Archives for posts with tag: U.S. Election

As you can imagine, I am still reeling from the U.S. election results.  Like many have written in other blogs, my reaction was much like being told my positive breast cancer biopsy results in May 2012. A major difference is that in the case of my cancer treatment, I felt very well taken care of by competent healthcare providers. I also had relatively clear choices to make.

No, I am not saying that the election was worse than cancer. I actually don’t know.  I don’t know what will happen to my country and the world. I don’t know what my health will be like in the future. We just don’t know the future.

A lot of people has commented that the election “woke people up”. I would say that it woke some people up the way hearing a bomb blast would. Others have their eyes open, their sleeves rolled up, and are following a clear purpose and direction.

I am in neither of those groups. I am, however, trying to follow a process in mindfulness, to be awake but at ease. This means observing pain, emotions, and even thoughts in as much of a grounded way as possible.  I have had moments of being mindful and at ease since the election. That is not most moments. But I continue to practice my meditation to cultivate compassion, to be aware in the moment, and to be as active and constructive as I can be.

It is tremendously difficult but even in those moments of balance, the results have been tremendous. Those moments provide me with hope.

May I be awake. May I be free from suffering. May I be at ease.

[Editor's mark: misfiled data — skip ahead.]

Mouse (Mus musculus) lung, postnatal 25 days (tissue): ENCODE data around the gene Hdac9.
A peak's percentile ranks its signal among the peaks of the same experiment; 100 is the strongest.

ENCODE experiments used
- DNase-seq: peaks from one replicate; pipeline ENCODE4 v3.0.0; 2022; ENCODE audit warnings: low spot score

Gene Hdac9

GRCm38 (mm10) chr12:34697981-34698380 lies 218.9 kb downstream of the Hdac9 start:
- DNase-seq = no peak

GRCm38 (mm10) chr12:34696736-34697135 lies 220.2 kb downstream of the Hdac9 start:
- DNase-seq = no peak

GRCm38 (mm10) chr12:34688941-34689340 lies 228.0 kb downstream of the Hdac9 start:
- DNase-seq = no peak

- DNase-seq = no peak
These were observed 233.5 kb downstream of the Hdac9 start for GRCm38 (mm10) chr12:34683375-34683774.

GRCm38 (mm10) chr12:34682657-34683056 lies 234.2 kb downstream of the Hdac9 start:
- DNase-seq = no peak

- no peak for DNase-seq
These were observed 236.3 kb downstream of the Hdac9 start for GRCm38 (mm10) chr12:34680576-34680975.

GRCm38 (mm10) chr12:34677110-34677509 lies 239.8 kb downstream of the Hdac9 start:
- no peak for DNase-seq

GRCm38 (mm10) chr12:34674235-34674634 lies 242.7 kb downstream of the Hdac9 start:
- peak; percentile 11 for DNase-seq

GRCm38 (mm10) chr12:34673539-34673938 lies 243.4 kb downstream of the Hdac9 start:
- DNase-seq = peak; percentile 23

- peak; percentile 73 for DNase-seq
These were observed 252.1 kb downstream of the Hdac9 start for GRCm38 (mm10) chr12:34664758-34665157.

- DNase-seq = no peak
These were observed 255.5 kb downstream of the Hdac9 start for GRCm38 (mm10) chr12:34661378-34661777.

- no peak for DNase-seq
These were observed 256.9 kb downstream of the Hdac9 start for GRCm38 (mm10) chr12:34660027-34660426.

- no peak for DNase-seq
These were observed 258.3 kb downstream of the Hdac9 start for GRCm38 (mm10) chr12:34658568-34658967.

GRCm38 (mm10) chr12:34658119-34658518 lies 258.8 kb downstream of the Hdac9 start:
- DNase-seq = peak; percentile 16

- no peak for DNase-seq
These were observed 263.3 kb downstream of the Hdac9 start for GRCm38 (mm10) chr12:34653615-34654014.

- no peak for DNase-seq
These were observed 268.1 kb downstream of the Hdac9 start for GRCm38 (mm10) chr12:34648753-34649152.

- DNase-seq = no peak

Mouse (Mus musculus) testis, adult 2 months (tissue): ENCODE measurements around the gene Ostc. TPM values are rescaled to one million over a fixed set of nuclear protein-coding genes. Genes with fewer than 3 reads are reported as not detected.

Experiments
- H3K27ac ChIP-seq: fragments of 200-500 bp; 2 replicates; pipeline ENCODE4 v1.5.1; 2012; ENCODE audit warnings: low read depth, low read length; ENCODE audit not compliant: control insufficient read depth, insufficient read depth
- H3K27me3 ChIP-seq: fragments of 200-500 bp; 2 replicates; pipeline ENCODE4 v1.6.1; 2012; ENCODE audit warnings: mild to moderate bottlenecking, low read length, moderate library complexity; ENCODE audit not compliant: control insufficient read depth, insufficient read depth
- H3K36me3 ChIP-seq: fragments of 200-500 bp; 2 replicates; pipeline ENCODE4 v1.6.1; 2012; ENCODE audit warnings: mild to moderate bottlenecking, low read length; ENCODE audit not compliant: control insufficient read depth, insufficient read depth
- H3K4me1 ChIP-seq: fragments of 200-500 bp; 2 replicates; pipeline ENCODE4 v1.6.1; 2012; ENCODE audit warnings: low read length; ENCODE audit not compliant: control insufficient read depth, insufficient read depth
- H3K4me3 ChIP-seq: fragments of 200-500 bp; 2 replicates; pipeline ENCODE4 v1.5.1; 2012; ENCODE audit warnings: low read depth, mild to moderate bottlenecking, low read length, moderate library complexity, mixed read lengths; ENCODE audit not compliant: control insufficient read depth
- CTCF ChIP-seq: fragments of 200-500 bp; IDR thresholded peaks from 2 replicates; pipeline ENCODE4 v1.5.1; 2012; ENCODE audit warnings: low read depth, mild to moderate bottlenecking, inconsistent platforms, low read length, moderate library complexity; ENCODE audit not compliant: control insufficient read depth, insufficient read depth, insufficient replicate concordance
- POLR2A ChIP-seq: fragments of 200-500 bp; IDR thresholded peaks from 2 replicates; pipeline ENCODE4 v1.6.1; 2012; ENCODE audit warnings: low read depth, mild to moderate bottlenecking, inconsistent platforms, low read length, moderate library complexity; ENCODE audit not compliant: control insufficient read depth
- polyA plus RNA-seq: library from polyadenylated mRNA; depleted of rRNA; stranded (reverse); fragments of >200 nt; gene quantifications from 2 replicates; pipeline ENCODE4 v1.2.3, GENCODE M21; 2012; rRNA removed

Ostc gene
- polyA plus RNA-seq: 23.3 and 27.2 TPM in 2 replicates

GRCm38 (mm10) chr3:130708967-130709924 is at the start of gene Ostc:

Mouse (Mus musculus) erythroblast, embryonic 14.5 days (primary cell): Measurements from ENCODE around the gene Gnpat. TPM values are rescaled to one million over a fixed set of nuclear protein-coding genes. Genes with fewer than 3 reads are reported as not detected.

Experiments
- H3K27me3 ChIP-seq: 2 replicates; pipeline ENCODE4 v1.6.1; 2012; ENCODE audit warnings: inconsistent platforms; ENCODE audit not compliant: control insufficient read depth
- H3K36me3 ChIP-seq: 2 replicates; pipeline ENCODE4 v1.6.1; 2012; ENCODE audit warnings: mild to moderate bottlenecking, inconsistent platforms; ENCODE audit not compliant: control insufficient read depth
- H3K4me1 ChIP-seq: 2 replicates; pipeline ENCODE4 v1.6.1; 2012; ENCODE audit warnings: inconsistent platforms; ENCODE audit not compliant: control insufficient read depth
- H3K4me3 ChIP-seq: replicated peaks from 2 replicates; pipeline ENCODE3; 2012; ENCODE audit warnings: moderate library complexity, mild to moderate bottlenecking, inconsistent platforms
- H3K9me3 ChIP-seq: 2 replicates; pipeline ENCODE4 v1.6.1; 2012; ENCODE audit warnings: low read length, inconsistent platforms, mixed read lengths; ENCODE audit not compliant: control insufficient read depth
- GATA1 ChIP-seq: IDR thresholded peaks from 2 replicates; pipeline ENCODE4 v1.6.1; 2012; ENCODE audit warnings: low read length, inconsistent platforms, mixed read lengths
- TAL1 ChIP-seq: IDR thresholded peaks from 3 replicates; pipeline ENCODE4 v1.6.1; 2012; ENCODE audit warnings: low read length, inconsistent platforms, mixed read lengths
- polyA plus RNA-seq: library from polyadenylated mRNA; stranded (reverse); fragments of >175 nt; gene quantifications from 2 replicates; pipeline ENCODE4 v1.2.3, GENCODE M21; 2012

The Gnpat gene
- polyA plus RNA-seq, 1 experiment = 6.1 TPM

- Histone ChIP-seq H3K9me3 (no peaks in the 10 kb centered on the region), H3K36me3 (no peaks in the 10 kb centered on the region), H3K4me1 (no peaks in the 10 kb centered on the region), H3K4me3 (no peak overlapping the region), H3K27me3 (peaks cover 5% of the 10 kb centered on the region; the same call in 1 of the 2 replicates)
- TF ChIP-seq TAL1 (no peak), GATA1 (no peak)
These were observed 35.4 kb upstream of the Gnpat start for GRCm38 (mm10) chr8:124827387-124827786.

My you be awake. May you be free from suffering. May you be at ease.

Peace.

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Last night I had one of those dreams where the setting kept changing. First, I was in a university marching band, practicing on the football field. Then I was sitting at a desk in a classroom. After that, I was attending a reception on a boat. Even though the setting kept changing, there was a story line that ran throughout the dream. I met Terri Gross, of the interviewing radio show, Fresh Air.

I really like Terri Gross’ interviews so I was excited to meet her. The reason we were meeting is that I had written her about my blog. In the classroom, I was telling the other students what I would say to Terri, if I were to meet her. And then she walked onto the boat with a container full of elegantly decorated cupcakes. Terri explained that she had made them and that they were leftover from a wedding she’d attended earlier that day.

“I got your letter”, she said.

“I read your blog,” she said.

“It’s not funny.”

In my dream, the only part of my blog that existed were my earlier days of blogging, when I was going through the acute phase of breast cancer assessment and treatment. I used a lot of humor in my writing then. Terri was telling me (I could read her mind in my dream) that cancer is not funny.

“I thought it was hysterically absurd”, I explained.